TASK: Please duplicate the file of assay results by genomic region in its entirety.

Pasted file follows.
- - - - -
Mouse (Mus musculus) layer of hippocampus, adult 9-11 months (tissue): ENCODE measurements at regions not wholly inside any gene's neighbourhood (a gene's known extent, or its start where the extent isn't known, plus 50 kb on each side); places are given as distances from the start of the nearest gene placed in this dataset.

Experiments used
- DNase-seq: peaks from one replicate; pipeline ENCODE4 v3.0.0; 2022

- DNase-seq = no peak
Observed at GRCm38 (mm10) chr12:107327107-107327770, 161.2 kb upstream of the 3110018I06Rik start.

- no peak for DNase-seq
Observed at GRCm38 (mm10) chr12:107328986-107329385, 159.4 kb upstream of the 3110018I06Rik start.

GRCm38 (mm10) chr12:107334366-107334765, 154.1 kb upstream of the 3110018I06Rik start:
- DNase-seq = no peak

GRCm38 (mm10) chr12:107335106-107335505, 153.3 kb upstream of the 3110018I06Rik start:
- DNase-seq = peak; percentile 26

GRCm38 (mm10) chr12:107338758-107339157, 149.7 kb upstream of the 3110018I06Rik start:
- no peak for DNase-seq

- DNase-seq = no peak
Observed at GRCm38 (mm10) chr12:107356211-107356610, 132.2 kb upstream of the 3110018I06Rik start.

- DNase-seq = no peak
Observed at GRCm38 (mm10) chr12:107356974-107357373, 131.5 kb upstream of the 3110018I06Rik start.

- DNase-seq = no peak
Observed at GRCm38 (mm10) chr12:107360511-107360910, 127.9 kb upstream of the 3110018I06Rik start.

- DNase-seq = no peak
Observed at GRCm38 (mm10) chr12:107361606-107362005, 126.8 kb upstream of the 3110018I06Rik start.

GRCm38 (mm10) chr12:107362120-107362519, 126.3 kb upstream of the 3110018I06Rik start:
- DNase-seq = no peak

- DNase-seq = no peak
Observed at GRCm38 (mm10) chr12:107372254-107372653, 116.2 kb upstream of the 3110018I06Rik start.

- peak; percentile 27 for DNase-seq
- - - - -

Mouse (Mus musculus) layer of hippocampus, adult 9-11 months (tissue): ENCODE measurements at regions not wholly inside any gene's neighbourhood (a gene's known extent, or its start where the extent isn't known, plus 50 kb on each side); places are given as distances from the start of the nearest gene placed in this dataset.

Experiments used
- DNase-seq: peaks from one replicate; pipeline ENCODE4 v3.0.0; 2022

- DNase-seq = no peak
Observed at GRCm38 (mm10) chr12:107327107-107327770, 161.2 kb upstream of the 3110018I06Rik start.

- no peak for DNase-seq
Observed at GRCm38 (mm10) chr12:107328986-107329385, 159.4 kb upstream of the 3110018I06Rik start.

GRCm38 (mm10) chr12:107334366-107334765, 154.1 kb upstream of the 3110018I06Rik start:
- DNase-seq = no peak

GRCm38 (mm10) chr12:107335106-107335505, 153.3 kb upstream of the 3110018I06Rik start:
- DNase-seq = peak; percentile 26

GRCm38 (mm10) chr12:107338758-107339157, 149.7 kb upstream of the 3110018I06Rik start:
- no peak for DNase-seq

- DNase-seq = no peak
Observed at GRCm38 (mm10) chr12:107356211-107356610, 132.2 kb upstream of the 3110018I06Rik start.

- DNase-seq = no peak
Observed at GRCm38 (mm10) chr12:107356974-107357373, 131.5 kb upstream of the 3110018I06Rik start.

- DNase-seq = no peak
Observed at GRCm38 (mm10) chr12:107360511-107360910, 127.9 kb upstream of the 3110018I06Rik start.

- DNase-seq = no peak
Observed at GRCm38 (mm10) chr12:107361606-107362005, 126.8 kb upstream of the 3110018I06Rik start.

GRCm38 (mm10) chr12:107362120-107362519, 126.3 kb upstream of the 3110018I06Rik start:
- DNase-seq = no peak

- DNase-seq = no peak
Observed at GRCm38 (mm10) chr12:107372254-107372653, 116.2 kb upstream of the 3110018I06Rik start.

- peak; percentile 27 for DNase-seq